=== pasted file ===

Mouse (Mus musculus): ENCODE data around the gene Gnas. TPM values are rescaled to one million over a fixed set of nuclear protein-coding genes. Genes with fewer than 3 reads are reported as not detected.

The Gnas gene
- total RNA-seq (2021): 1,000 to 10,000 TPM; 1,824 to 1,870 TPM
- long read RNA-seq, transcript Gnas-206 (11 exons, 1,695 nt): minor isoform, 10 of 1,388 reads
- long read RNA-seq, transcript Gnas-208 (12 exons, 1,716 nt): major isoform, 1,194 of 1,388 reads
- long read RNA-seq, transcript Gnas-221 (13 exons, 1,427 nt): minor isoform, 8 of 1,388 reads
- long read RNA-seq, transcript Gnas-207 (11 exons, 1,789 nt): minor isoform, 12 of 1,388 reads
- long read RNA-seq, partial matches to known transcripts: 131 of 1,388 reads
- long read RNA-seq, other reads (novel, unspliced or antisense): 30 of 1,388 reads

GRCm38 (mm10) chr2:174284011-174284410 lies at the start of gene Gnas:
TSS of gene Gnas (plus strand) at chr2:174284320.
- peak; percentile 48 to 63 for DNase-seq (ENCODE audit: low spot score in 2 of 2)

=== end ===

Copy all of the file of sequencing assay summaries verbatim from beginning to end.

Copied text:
Mouse (Mus musculus): ENCODE data around the gene Gnas. TPM values are rescaled to one million over a fixed set of nuclear protein-coding genes. Genes with fewer than 3 reads are reported as not detected.

The Gnas gene
- total RNA-seq (2021): 1,000 to 10,000 TPM; 1,824 to 1,870 TPM
- long read RNA-seq, transcript Gnas-206 (11 exons, 1,695 nt): minor isoform, 10 of 1,388 reads
- long read RNA-seq, transcript Gnas-208 (12 exons, 1,716 nt): major isoform, 1,194 of 1,388 reads
- long read RNA-seq, transcript Gnas-221 (13 exons, 1,427 nt): minor isoform, 8 of 1,388 reads
- long read RNA-seq, transcript Gnas-207 (11 exons, 1,789 nt): minor isoform, 12 of 1,388 reads
- long read RNA-seq, partial matches to known transcripts: 131 of 1,388 reads
- long read RNA-seq, other reads (novel, unspliced or antisense): 30 of 1,388 reads

GRCm38 (mm10) chr2:174284011-174284410 lies at the start of gene Gnas:
TSS of gene Gnas (plus strand) at chr2:174284320.
- peak; percentile 48 to 63 for DNase-seq (ENCODE audit: low spot score in 2 of 2)